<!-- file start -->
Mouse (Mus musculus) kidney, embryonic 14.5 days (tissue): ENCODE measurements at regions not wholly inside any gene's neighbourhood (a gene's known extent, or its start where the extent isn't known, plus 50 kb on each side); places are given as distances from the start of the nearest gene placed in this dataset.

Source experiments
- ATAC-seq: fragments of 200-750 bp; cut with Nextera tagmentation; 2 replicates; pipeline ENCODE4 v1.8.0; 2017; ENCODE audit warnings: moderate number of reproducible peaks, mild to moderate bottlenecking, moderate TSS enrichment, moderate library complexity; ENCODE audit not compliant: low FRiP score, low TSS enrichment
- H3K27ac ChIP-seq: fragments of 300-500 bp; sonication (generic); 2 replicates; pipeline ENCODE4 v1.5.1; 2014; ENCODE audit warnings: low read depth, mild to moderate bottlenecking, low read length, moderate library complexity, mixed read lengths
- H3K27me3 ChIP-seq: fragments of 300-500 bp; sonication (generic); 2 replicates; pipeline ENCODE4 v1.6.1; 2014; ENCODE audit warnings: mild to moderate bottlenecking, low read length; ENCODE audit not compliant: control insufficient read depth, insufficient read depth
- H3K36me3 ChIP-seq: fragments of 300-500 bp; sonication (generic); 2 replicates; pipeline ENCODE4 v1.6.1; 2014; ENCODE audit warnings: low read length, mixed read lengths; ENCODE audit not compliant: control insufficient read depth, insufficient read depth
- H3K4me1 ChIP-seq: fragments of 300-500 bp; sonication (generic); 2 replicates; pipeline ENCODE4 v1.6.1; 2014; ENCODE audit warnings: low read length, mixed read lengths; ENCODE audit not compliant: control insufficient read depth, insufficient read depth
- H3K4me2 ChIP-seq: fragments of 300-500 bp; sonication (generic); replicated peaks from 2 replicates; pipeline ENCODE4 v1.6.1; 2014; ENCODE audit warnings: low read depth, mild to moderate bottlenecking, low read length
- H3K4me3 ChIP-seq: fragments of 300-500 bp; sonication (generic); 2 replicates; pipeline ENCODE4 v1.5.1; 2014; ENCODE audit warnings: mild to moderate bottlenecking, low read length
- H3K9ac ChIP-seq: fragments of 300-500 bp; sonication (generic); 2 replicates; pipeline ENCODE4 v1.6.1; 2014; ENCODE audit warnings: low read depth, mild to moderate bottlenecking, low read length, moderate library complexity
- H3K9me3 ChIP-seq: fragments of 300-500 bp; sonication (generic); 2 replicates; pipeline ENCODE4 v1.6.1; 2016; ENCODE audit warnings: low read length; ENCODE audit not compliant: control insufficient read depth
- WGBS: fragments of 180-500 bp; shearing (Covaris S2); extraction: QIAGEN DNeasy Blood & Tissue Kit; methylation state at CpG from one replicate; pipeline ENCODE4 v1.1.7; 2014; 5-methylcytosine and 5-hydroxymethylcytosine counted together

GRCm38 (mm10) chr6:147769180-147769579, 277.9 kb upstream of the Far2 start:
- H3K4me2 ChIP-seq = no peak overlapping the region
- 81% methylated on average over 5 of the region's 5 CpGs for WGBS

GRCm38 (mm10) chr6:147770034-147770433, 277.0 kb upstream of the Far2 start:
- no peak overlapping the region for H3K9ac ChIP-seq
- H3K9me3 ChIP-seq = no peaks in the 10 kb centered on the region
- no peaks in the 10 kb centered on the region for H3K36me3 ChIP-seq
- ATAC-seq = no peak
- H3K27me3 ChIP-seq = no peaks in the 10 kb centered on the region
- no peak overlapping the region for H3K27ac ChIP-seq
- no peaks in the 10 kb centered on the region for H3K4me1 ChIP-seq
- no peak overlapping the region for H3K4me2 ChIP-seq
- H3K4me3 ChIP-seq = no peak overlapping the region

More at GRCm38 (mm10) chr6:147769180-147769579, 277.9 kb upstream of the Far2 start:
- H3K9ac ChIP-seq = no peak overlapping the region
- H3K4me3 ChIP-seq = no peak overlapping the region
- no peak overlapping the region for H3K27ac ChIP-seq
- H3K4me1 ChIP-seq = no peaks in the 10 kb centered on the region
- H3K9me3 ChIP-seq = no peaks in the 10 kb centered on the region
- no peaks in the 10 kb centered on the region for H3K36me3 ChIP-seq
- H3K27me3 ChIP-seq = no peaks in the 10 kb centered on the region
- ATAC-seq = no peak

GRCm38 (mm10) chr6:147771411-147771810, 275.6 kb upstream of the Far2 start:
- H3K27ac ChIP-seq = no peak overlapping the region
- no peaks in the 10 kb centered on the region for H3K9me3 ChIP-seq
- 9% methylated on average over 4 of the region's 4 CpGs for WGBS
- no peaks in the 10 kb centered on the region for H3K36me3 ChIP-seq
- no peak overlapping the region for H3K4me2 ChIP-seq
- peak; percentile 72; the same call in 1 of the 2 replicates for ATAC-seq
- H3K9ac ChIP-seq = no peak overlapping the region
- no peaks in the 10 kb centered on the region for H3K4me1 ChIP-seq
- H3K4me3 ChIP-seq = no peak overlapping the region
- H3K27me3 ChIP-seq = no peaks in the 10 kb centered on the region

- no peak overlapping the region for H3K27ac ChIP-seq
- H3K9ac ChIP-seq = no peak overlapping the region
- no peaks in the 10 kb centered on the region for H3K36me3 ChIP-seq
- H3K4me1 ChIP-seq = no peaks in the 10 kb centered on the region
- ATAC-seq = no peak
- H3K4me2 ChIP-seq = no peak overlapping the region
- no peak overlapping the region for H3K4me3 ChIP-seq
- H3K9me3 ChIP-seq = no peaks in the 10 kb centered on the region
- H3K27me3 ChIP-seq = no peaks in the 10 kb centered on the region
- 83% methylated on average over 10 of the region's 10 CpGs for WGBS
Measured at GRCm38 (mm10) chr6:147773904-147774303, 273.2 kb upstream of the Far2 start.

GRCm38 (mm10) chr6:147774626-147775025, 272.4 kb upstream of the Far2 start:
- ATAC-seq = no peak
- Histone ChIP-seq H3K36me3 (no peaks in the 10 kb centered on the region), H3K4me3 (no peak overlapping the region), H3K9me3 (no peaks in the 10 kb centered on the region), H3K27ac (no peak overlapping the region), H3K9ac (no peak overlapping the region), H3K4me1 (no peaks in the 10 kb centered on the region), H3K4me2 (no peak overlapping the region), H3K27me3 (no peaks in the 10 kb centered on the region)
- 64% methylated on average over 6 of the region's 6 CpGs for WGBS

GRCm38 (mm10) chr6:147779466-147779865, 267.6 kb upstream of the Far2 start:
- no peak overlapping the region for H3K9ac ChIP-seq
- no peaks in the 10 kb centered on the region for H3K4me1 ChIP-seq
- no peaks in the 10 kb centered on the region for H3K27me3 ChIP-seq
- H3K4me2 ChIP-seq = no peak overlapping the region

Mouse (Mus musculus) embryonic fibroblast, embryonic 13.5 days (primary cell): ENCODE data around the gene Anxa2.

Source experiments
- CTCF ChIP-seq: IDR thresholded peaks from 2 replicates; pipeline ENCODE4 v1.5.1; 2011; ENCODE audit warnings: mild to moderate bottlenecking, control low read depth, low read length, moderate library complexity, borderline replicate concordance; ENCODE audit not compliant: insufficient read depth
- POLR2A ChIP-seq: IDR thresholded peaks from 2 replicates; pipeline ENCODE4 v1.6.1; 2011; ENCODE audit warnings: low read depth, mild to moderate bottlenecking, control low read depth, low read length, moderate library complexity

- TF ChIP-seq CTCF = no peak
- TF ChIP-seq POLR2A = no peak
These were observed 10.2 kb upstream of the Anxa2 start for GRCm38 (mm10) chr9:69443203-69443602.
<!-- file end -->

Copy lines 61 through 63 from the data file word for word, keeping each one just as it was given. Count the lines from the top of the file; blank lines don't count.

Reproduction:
GRCm38 (mm10) chr6:147779466-147779865, 267.6 kb upstream of the Far2 start:
- no peak overlapping the region for H3K9ac ChIP-seq
- no peaks in the 10 kb centered on the region for H3K4me1 ChIP-seq